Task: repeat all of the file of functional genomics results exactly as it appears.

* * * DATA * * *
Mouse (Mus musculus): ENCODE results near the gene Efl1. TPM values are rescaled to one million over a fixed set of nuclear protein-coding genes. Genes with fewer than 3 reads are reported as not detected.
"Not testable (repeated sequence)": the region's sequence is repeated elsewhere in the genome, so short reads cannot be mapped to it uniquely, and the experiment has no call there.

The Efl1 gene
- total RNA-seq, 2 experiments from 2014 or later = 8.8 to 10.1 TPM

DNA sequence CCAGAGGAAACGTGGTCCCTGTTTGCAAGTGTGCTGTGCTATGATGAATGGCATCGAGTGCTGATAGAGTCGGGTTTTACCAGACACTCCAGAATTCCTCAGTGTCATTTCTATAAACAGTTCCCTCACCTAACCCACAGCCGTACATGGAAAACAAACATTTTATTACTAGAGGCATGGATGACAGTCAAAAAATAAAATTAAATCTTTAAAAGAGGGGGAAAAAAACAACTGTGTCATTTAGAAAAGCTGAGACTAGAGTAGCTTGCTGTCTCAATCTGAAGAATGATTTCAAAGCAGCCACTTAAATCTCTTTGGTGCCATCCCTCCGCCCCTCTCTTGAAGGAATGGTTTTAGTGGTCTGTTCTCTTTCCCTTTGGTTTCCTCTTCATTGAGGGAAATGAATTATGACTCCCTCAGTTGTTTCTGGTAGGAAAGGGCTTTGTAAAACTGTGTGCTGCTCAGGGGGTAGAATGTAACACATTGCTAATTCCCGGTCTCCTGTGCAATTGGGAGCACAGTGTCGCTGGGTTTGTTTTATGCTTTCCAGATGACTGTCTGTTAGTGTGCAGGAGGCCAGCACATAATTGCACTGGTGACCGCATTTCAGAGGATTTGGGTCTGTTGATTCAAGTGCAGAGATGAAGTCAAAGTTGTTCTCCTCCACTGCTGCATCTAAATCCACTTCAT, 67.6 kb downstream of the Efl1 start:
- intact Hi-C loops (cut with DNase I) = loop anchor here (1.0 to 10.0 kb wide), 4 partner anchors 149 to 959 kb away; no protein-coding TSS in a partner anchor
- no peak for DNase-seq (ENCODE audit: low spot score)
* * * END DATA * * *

Mouse (Mus musculus): ENCODE results near the gene Efl1. TPM values are rescaled to one million over a fixed set of nuclear protein-coding genes. Genes with fewer than 3 reads are reported as not detected.
"Not testable (repeated sequence)": the region's sequence is repeated elsewhere in the genome, so short reads cannot be mapped to it uniquely, and the experiment has no call there.

The Efl1 gene
- total RNA-seq, 2 experiments from 2014 or later = 8.8 to 10.1 TPM

DNA sequence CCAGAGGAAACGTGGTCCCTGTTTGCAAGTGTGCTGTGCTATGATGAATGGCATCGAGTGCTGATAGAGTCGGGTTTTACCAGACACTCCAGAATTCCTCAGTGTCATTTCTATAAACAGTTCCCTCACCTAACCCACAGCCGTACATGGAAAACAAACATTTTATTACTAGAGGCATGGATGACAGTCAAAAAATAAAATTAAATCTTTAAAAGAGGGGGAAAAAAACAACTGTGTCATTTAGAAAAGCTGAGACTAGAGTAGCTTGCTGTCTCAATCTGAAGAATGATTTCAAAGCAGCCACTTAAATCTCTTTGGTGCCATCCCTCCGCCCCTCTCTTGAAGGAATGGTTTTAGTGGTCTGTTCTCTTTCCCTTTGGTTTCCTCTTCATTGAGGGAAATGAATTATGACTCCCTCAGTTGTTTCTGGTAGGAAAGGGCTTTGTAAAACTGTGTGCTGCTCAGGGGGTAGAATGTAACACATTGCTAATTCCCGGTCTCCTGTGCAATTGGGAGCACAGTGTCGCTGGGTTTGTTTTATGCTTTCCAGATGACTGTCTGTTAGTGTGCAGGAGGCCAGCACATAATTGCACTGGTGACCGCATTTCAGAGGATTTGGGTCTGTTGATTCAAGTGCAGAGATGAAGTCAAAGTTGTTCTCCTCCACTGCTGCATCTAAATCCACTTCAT, 67.6 kb downstream of the Efl1 start:
- intact Hi-C loops (cut with DNase I) = loop anchor here (1.0 to 10.0 kb wide), 4 partner anchors 149 to 959 kb away; no protein-coding TSS in a partner anchor
- no peak for DNase-seq (ENCODE audit: low spot score)